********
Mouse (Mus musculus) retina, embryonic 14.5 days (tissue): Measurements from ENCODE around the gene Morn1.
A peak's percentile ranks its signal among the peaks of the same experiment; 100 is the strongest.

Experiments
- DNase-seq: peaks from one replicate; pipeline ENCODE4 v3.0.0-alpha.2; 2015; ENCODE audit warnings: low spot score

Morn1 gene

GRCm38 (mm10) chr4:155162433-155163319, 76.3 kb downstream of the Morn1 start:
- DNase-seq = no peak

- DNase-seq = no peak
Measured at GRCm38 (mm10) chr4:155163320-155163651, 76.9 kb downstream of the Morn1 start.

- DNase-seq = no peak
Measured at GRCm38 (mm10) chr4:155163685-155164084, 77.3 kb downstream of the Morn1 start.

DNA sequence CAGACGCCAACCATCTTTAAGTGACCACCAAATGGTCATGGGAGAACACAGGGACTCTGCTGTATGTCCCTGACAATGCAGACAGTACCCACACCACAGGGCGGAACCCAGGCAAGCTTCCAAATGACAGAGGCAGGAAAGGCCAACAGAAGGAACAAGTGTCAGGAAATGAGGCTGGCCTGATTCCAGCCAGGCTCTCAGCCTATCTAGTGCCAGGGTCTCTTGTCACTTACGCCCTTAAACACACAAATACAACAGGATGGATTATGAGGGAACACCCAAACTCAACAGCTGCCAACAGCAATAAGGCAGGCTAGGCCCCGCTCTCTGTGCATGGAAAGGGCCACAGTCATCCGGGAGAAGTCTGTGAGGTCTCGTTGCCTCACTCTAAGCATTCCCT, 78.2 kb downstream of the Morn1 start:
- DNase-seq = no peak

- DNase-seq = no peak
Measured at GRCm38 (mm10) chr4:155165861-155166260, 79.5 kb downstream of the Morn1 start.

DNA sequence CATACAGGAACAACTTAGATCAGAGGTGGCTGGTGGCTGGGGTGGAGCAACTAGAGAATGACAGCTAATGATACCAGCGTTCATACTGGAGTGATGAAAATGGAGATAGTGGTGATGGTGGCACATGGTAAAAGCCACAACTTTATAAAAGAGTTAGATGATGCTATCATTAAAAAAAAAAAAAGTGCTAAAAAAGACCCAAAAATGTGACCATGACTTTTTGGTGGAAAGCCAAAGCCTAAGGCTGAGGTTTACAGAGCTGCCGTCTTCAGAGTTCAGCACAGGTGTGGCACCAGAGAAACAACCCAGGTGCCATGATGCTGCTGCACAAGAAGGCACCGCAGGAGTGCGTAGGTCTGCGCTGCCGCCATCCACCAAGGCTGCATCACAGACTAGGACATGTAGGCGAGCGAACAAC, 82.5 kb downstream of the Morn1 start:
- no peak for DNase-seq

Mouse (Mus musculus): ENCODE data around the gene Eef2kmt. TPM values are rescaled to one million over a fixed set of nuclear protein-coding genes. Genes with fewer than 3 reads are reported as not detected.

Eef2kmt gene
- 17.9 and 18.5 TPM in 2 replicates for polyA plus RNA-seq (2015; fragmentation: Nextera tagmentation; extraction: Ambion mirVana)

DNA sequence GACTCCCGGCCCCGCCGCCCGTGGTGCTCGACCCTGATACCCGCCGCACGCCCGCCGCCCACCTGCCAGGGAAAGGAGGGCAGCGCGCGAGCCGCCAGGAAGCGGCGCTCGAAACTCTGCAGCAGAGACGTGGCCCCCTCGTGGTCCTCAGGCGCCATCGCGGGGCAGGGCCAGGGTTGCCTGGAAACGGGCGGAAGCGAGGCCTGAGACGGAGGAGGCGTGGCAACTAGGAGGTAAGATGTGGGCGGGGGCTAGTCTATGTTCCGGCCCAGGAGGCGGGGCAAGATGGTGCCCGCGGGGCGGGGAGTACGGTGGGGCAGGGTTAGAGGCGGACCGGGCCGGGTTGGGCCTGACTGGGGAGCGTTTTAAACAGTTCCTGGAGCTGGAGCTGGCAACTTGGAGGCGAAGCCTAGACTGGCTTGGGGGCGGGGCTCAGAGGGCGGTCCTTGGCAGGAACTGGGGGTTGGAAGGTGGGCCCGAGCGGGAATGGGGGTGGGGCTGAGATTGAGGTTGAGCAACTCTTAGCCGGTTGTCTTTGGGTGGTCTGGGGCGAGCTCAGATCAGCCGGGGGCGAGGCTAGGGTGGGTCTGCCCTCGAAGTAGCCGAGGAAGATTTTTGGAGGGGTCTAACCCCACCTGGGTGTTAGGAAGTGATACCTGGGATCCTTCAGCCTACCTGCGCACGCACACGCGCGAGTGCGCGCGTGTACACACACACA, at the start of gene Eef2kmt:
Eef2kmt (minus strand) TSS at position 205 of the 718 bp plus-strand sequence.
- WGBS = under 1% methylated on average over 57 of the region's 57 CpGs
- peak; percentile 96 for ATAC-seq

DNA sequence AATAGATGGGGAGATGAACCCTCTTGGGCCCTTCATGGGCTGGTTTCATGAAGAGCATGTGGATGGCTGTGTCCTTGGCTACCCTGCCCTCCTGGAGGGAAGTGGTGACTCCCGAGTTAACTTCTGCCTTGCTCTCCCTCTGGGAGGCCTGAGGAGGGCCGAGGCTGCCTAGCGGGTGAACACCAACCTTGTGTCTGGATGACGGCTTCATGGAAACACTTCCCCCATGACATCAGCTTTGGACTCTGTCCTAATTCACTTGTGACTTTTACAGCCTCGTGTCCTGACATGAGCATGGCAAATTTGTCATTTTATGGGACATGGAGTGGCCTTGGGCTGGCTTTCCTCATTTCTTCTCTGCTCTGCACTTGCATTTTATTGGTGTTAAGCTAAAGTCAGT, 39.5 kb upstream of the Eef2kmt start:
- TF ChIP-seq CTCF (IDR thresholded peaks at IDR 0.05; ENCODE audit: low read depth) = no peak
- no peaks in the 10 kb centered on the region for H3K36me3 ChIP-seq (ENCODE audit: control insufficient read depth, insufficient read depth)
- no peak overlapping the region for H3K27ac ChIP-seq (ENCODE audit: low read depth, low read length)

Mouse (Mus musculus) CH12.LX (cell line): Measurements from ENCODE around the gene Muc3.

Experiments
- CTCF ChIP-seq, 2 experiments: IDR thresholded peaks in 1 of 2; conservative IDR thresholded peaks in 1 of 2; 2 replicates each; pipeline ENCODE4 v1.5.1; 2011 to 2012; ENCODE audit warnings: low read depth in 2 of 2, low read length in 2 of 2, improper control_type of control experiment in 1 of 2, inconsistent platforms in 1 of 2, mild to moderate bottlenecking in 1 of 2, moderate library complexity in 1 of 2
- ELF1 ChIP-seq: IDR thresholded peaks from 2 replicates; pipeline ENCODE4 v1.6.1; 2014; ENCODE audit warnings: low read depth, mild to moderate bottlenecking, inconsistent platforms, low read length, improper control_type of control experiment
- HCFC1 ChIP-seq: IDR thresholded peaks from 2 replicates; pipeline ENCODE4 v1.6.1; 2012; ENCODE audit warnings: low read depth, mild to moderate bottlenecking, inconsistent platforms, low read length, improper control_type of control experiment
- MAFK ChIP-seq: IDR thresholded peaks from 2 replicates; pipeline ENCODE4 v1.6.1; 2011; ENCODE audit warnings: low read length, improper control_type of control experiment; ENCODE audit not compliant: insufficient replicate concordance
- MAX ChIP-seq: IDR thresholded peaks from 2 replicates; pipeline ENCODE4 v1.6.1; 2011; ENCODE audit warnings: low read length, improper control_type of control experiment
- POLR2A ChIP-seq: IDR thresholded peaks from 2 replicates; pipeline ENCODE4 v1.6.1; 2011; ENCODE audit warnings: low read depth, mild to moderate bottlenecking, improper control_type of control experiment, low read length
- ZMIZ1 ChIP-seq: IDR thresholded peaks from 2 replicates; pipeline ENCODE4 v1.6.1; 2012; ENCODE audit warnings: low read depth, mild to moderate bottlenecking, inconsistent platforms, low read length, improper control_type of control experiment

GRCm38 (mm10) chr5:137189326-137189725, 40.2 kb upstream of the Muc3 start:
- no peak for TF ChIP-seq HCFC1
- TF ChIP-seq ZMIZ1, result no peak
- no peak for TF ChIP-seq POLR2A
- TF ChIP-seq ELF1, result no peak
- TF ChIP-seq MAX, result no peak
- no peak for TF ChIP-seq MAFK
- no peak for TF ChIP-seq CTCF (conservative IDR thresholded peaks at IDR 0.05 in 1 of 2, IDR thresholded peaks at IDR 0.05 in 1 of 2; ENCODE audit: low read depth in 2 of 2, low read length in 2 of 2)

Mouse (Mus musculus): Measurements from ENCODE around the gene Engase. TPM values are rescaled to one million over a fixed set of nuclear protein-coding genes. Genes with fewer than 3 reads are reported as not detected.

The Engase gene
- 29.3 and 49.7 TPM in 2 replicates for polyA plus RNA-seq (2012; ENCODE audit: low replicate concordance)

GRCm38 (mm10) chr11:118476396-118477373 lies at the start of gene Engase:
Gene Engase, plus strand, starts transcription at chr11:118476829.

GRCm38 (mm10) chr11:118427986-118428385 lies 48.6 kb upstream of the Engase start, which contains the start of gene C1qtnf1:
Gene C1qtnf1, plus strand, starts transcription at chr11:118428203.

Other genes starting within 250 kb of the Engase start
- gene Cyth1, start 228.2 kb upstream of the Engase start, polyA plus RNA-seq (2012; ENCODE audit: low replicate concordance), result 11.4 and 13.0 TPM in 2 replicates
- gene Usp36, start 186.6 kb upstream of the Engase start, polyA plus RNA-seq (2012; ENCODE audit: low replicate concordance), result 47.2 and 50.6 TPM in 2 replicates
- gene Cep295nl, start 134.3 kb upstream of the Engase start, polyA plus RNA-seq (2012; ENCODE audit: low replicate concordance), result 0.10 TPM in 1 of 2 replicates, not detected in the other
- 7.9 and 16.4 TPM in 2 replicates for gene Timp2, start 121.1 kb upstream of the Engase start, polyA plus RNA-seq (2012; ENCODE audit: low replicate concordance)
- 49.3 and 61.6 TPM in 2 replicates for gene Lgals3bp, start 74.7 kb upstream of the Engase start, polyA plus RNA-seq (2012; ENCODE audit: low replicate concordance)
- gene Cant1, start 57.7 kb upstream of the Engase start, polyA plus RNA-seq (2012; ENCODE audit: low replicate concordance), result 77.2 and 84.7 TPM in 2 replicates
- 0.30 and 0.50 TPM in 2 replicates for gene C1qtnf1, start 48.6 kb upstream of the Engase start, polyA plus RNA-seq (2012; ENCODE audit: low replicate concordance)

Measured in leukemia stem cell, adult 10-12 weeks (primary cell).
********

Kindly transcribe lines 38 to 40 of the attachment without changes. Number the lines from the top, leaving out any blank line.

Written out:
GRCm38 (mm10) chr5:137189326-137189725, 40.2 kb upstream of the Muc3 start:
- no peak for TF ChIP-seq HCFC1
- TF ChIP-seq ZMIZ1, result no peak